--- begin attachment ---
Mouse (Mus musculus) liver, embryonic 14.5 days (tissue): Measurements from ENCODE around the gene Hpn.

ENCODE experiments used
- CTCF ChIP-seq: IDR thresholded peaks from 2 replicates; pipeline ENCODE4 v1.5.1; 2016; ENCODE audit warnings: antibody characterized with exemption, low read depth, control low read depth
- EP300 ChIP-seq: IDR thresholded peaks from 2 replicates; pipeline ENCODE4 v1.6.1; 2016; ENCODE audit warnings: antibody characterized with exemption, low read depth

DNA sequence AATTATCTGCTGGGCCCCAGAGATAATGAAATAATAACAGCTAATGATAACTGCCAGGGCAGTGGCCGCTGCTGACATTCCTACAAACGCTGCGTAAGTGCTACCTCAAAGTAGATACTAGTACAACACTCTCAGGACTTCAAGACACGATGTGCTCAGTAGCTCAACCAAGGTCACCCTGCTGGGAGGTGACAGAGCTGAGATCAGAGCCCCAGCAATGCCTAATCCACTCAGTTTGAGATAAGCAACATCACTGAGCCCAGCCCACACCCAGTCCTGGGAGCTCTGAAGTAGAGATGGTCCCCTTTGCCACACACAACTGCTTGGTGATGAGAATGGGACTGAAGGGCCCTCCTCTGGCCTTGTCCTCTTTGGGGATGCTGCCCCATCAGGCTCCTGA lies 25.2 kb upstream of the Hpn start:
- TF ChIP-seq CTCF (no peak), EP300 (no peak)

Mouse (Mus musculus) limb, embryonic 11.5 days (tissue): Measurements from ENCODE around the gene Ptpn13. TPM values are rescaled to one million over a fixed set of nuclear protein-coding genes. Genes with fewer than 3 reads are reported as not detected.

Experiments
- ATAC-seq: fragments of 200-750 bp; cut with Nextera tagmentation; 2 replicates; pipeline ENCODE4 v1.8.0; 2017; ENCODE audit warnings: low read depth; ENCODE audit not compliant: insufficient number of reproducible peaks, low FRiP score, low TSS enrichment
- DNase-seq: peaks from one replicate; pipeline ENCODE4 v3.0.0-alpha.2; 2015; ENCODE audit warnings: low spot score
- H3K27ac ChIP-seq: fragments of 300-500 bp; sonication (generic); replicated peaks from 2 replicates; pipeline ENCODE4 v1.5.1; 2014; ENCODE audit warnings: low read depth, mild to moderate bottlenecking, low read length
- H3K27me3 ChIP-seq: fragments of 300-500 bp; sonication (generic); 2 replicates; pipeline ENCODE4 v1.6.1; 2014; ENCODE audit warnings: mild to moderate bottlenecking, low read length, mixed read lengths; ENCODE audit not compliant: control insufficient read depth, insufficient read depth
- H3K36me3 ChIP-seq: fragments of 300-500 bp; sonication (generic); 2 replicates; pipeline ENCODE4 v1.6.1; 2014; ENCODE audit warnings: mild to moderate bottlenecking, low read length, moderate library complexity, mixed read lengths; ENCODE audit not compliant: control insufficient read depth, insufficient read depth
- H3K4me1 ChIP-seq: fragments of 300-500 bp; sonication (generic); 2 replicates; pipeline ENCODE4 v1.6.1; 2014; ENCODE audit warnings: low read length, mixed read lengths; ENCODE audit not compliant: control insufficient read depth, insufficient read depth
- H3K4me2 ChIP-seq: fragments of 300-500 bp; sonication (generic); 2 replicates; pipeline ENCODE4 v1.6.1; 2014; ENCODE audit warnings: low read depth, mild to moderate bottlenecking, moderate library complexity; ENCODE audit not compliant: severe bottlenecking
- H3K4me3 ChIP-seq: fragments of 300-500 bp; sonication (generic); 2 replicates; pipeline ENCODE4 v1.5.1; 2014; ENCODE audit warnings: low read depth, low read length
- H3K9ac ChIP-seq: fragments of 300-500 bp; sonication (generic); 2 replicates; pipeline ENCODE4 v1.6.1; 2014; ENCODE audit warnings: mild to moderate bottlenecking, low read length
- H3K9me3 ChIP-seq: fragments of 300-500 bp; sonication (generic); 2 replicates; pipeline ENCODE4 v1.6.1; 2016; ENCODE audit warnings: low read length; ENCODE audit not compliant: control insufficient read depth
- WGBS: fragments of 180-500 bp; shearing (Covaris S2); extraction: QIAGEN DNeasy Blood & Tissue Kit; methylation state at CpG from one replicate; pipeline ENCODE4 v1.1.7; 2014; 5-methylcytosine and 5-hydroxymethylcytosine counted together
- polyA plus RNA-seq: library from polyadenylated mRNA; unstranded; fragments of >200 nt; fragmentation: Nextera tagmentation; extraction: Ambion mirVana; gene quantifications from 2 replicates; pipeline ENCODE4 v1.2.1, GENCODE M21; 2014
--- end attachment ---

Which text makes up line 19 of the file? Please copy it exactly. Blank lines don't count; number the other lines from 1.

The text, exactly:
- WGBS: fragments of 180-500 bp; shearing (Covaris S2); extraction: QIAGEN DNeasy Blood & Tissue Kit; methylation state at CpG from one replicate; pipeline ENCODE4 v1.1.7; 2014; 5-methylcytosine and 5-hydroxymethylcytosine counted together